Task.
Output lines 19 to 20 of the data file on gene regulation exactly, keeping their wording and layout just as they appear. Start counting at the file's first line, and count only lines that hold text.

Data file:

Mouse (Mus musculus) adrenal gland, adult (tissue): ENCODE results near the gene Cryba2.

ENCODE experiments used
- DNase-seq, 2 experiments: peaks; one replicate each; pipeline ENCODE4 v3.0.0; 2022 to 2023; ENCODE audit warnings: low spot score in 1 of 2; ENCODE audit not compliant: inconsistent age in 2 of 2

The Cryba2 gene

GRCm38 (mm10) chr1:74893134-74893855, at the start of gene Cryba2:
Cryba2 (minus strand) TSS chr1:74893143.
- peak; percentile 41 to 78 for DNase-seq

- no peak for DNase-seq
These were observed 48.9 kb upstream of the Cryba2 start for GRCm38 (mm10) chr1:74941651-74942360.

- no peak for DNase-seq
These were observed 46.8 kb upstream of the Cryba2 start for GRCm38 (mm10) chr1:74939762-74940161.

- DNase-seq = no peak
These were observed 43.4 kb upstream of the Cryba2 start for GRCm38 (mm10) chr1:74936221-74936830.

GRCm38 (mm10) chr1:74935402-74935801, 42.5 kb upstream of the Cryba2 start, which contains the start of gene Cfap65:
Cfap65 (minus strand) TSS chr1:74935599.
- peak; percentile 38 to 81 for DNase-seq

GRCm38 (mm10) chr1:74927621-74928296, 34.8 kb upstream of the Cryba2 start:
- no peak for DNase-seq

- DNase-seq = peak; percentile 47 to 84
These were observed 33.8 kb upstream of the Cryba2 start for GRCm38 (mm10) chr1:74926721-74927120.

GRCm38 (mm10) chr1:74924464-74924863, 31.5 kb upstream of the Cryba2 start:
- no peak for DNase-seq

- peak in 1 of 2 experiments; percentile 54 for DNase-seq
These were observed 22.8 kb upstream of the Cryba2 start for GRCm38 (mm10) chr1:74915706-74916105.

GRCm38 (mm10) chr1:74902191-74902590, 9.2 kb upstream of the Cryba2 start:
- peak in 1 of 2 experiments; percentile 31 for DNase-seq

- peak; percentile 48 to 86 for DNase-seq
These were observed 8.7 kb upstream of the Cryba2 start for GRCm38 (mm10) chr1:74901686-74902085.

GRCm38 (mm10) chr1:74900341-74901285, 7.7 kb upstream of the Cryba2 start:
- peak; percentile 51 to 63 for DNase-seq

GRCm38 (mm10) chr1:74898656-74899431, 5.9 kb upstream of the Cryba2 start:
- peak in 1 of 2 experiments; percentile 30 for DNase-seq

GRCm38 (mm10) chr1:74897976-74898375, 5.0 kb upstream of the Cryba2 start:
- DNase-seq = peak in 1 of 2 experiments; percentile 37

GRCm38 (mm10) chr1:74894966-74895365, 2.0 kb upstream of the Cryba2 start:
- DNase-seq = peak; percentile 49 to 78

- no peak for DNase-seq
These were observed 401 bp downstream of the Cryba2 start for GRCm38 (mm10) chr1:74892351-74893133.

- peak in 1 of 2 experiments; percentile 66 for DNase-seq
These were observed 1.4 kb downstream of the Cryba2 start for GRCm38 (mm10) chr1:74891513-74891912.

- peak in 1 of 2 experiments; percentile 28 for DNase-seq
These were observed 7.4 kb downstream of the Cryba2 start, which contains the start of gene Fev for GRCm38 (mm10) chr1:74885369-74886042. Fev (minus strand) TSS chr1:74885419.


- DNase-seq = peak; percentile 47 to 84
These were observed 33.8 kb upstream of the Cryba2 start for GRCm38 (mm10) chr1:74926721-74927120.